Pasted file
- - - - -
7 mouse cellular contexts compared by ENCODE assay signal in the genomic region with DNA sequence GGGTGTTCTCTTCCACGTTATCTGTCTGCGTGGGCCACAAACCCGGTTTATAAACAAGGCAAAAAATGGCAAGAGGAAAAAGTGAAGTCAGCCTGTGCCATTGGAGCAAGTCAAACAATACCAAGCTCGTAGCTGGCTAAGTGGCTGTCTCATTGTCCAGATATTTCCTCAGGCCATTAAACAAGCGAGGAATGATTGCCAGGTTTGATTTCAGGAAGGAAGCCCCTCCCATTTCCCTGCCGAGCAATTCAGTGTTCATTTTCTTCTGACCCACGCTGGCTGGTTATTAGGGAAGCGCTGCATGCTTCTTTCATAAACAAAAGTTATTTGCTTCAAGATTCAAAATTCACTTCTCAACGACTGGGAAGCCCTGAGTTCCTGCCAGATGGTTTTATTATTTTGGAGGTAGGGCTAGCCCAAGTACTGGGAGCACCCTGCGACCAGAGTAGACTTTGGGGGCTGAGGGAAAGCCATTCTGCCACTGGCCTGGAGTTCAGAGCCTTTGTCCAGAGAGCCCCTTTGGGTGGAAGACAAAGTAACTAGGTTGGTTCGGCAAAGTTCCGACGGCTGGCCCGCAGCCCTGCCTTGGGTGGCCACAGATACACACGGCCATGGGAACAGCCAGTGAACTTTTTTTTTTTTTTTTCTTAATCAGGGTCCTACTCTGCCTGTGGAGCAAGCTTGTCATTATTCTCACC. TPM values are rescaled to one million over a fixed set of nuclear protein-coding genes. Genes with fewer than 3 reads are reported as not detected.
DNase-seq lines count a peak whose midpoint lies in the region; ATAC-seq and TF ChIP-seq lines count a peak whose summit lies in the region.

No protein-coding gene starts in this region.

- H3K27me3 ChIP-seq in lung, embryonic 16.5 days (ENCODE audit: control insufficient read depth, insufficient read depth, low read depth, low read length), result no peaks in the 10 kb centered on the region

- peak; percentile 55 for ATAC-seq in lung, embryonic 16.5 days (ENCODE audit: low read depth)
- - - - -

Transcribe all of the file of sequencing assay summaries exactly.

7 mouse cellular contexts compared by ENCODE assay signal in the genomic region with DNA sequence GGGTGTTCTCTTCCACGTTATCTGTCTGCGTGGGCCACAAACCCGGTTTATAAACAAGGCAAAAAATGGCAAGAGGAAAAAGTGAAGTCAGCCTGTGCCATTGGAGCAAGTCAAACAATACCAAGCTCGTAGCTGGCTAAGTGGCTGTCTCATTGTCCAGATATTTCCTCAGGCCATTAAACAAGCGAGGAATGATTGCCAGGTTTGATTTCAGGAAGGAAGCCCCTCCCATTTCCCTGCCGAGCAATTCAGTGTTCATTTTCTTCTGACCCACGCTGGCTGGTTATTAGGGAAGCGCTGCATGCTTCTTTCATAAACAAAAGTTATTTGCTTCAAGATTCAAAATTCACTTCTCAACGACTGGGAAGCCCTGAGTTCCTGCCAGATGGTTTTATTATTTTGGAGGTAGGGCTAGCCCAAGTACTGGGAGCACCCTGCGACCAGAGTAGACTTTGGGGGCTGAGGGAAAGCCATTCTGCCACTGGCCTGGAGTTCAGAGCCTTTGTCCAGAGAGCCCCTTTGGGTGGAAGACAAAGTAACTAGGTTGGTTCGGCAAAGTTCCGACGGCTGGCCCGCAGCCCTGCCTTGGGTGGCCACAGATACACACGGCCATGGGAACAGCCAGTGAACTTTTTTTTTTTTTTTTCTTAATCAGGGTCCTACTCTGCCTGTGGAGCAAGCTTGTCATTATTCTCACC. TPM values are rescaled to one million over a fixed set of nuclear protein-coding genes. Genes with fewer than 3 reads are reported as not detected.
DNase-seq lines count a peak whose midpoint lies in the region; ATAC-seq and TF ChIP-seq lines count a peak whose summit lies in the region.

No protein-coding gene starts in this region.

- H3K27me3 ChIP-seq in lung, embryonic 16.5 days (ENCODE audit: control insufficient read depth, insufficient read depth, low read depth, low read length), result no peaks in the 10 kb centered on the region

- peak; percentile 55 for ATAC-seq in lung, embryonic 16.5 days (ENCODE audit: low read depth)